Ask the Assessor

“Why do I have to wait until late December to find out my new property valuation and the new property tax rate?”

Since the town’s fiscal year begins on July 1st, you might think that should be the time for you to know your new valuation and for the town to have a new property tax rate.  However, there are some very important financial data that will not be known for a few months until after the old fiscal year ends on June 30th.

First, the state legislature and the governor have to approve a budget for the new fiscal year that includes the amounts of state aid the town will be receiving.  Rarely in the last decade has the legislature sent a budget to the governor before June 30.  State aid reduces the amount of town spending being raised through property taxes.

Second, the town has to close its financial books for the just-ended fiscal year.  Until that process is completed, municipalities will not know the amount of funds that were budgeted but not spent and the amount fees that came in higher than anticipated during that just-ended fiscal year. 

Those two amounts are the chief components of what – in government financial-speak – is called “free cash.”  Not only does the town calculate it, but the Massachusetts Department of Revenue has to certify it.

“Free cash”  is usually allocated at a fall Town Meeting.  Municipalities usually put some of it away in their equivalent of savings accounts and use some of it to purchase expensive “capital” equipment or pay for expensive, one-time projects with it.  Knowing the amount of “free cash” and how it is being used is a necessary part of the annual budget process.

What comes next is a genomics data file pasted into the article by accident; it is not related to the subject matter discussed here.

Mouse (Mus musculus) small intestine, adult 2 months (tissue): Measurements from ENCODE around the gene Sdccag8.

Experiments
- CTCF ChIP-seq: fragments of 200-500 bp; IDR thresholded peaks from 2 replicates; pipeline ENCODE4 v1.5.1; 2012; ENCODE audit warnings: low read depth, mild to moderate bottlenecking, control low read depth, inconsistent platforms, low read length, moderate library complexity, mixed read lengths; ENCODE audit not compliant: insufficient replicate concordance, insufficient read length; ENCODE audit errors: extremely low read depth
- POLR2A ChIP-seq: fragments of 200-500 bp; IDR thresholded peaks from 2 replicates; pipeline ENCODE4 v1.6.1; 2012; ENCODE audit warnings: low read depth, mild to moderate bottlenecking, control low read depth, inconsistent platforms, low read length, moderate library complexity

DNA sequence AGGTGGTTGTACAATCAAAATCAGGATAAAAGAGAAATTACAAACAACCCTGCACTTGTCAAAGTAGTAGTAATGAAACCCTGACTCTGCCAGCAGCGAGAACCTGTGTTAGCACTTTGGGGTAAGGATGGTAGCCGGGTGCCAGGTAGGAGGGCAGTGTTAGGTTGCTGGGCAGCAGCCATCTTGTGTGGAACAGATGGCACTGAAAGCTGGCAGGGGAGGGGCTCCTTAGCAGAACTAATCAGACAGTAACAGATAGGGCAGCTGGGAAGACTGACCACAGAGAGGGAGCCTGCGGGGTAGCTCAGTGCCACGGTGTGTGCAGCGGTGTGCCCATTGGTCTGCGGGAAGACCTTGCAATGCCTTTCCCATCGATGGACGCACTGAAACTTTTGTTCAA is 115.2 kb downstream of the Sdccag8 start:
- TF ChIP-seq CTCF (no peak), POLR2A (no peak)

Towns may also spend money at their fall Town Meetings by “appropriating” or “raising” the funds through taxation.  When this happens, the total amount spent is added to the amount of the spending from the spring Annual Town Meeting in order to finish calculating the total town budget being raised through property taxes.

That sum – the total amount being raised through property taxes – is one-half of the calculation needed to set a new tax rate.  The other half – the total value of property in the town is calculated by the Assessor’s Office.   And, we can’t start to finish those calculations until after June 30th.

The end of June is the deadline we have for capturing “new growth” – another government financial-speak term which means the value of any new property built or added since June 30th of the previous year.  It’s an important number to have because the tax revenue from that growth can be spent outside of the 2.5% tax levy limit increase imposed by Proposition 2 ½.

The Massachusetts Department of Revenue (DOR) also certifies the total valuation and the amount of new growth, not to mention the tax rate.

Once you know the total amount to be raised through property taxes – known as the “tax levy” – and you know the total assessed valuation of all property in town, you simply divide the levy by the total valuation to calculate the property tax rate.

It usually takes until late November – or even early December – to get all the financial pieces in place.  By then, it’s time to print and mail property tax bills for the third and fourth quarters of the fiscal year (the first and second quarters of the new calendar year).

This year, in late October, the DOR certified the town’s total property value at $3,732,307,930.  The day before Thanksgiving, it certified the new tax rate at $15.06 per thousand dollars of valuation.

Next Month: “Why do I only have one month’s time to ask for an abatement on my property value?”

Kevin Rudden

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